Hunger is a sensation that exists only in our minds. Yup, it’s just a feeling. Just like you feel happy or tired or stress or pain, no one else can exactly identify with your feeling or fully appreciate it. What you experience as hunger is likely different than what your best friend experiences. Who really knows, right? But, like any of your feelings, it’s important to identify why you are experiencing it. If you’re touching a hot stove and feeling pain, it’s your body’s signal to you that you should probably move your hand. If you’re in a dark alley and feeling stressed, your feeling is a way that your body signals to you that you might want to turn down another street. If it’s your wedding day and you’re feeling excited, that feeling is probably your body’s way of saying hey, this is a good thing for you. Okay, in the same way, you’ve got to identify why you’re feeling hungry.
You and I both know that that feeling of hunger is often not a true need for food (for the purpose of nourishing and energizing your body). It’s sort of crazy, but often we get our signals crossed. If you’ve ever sat down with a pint (or gallon) of ice cream after a super stressful day or ate like a beast in response to exhaustion the morning after an all-nighter you get the whole feelings/signals crossed concept. Here are the top 3 reasons I think you’re getting your signals mixed.
1. Stress: Externally challenging issues can elicit a stress response in the body. The release of stress hormones from your adrenal glands can make you think that you are hungry, when in all reality, you’re just stressed. Practicing a Progressive Muscle Relaxation Technique when you’re feeling stressed can help you beat those stress (fake) hunger pangs.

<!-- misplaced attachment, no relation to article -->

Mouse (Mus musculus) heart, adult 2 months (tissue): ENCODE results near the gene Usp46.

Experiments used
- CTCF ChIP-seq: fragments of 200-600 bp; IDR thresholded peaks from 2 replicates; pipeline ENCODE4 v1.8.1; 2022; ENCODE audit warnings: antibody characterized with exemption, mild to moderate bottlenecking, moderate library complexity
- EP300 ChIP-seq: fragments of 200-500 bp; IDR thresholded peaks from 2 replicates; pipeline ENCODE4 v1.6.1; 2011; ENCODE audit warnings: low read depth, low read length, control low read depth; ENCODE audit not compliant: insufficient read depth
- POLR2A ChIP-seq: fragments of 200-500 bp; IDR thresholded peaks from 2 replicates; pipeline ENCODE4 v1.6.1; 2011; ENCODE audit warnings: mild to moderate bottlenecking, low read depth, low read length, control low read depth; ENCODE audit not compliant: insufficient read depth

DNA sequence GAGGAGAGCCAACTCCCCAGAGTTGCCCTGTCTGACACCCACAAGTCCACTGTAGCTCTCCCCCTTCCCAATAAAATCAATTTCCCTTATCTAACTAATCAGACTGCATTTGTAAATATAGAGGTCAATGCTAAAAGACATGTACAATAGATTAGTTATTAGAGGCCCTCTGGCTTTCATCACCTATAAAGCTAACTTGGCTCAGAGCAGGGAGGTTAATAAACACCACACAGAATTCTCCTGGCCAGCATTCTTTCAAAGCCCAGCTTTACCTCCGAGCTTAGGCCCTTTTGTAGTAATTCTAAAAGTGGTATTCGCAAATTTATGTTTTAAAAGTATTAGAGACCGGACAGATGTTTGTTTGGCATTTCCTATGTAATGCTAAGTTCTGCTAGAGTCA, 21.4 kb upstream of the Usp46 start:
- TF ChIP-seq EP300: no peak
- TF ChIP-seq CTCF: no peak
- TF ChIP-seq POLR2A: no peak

2. Tired: When you’re tired, you’re more likely to overeat. In fact when you’re not sleeping enough at night, chances are good that you will eat an extra 300 calories a day more than you would when you’re well rested. An extra 300 calories each day could mean up to a 30 pound weight gain in a year. Bottom line, work on getting a good night’s rest every night and really identify whether you are eating out of tiredness or a true need-for-food hunger
3. Thirsty: When you get dehydrated, you feel a little shaky, weak and tired. These are often symptoms we equate with hunger. To combat dehydration posing as hunger, be sure that you are getting at least 3-4 liters of water every day, and when you think you feel“ hungry” but you’re not quite sure, try drinking a glass or two of water first.
So, if you find yourself hooked on a feeling, I’d say to try using your critical thinking to identify whether or not your hunger is a true need for food. Change Your Meals, Change Your Life!!